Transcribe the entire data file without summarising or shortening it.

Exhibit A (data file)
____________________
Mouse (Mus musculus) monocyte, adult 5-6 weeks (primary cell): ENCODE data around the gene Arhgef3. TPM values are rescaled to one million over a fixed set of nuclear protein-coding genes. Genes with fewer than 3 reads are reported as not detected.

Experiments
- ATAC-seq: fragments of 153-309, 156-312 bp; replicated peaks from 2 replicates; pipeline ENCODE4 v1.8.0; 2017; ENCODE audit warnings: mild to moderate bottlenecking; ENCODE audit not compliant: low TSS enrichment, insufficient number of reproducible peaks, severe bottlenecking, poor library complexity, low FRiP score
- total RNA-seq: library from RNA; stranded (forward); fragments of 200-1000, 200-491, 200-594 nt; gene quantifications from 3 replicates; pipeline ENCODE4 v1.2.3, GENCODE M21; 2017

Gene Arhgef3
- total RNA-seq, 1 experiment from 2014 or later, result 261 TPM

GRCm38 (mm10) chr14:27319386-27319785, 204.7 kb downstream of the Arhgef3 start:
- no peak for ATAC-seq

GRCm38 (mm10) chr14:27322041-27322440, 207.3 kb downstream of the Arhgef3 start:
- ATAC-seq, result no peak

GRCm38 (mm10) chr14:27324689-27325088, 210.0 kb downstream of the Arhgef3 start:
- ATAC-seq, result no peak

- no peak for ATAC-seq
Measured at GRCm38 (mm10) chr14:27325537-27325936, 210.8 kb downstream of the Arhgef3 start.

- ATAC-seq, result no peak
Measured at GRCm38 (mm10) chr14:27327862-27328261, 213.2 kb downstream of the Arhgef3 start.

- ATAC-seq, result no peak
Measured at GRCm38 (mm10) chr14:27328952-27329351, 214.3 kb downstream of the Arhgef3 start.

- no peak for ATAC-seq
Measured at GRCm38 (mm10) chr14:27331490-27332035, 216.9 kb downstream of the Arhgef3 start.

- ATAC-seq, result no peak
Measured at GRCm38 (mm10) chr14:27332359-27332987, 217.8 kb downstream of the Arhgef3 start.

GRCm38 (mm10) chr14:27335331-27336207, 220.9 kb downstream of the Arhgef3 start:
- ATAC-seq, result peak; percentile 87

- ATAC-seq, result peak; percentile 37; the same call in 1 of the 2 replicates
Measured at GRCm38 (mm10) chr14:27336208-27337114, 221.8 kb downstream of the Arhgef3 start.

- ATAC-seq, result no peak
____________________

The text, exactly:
Mouse (Mus musculus) monocyte, adult 5-6 weeks (primary cell): ENCODE data around the gene Arhgef3. TPM values are rescaled to one million over a fixed set of nuclear protein-coding genes. Genes with fewer than 3 reads are reported as not detected.

Experiments
- ATAC-seq: fragments of 153-309, 156-312 bp; replicated peaks from 2 replicates; pipeline ENCODE4 v1.8.0; 2017; ENCODE audit warnings: mild to moderate bottlenecking; ENCODE audit not compliant: low TSS enrichment, insufficient number of reproducible peaks, severe bottlenecking, poor library complexity, low FRiP score
- total RNA-seq: library from RNA; stranded (forward); fragments of 200-1000, 200-491, 200-594 nt; gene quantifications from 3 replicates; pipeline ENCODE4 v1.2.3, GENCODE M21; 2017

Gene Arhgef3
- total RNA-seq, 1 experiment from 2014 or later, result 261 TPM

GRCm38 (mm10) chr14:27319386-27319785, 204.7 kb downstream of the Arhgef3 start:
- no peak for ATAC-seq

GRCm38 (mm10) chr14:27322041-27322440, 207.3 kb downstream of the Arhgef3 start:
- ATAC-seq, result no peak

GRCm38 (mm10) chr14:27324689-27325088, 210.0 kb downstream of the Arhgef3 start:
- ATAC-seq, result no peak

- no peak for ATAC-seq
Measured at GRCm38 (mm10) chr14:27325537-27325936, 210.8 kb downstream of the Arhgef3 start.

- ATAC-seq, result no peak
Measured at GRCm38 (mm10) chr14:27327862-27328261, 213.2 kb downstream of the Arhgef3 start.

- ATAC-seq, result no peak
Measured at GRCm38 (mm10) chr14:27328952-27329351, 214.3 kb downstream of the Arhgef3 start.

- no peak for ATAC-seq
Measured at GRCm38 (mm10) chr14:27331490-27332035, 216.9 kb downstream of the Arhgef3 start.

- ATAC-seq, result no peak
Measured at GRCm38 (mm10) chr14:27332359-27332987, 217.8 kb downstream of the Arhgef3 start.

GRCm38 (mm10) chr14:27335331-27336207, 220.9 kb downstream of the Arhgef3 start:
- ATAC-seq, result peak; percentile 87

- ATAC-seq, result peak; percentile 37; the same call in 1 of the 2 replicates
Measured at GRCm38 (mm10) chr14:27336208-27337114, 221.8 kb downstream of the Arhgef3 start.

- ATAC-seq, result no peak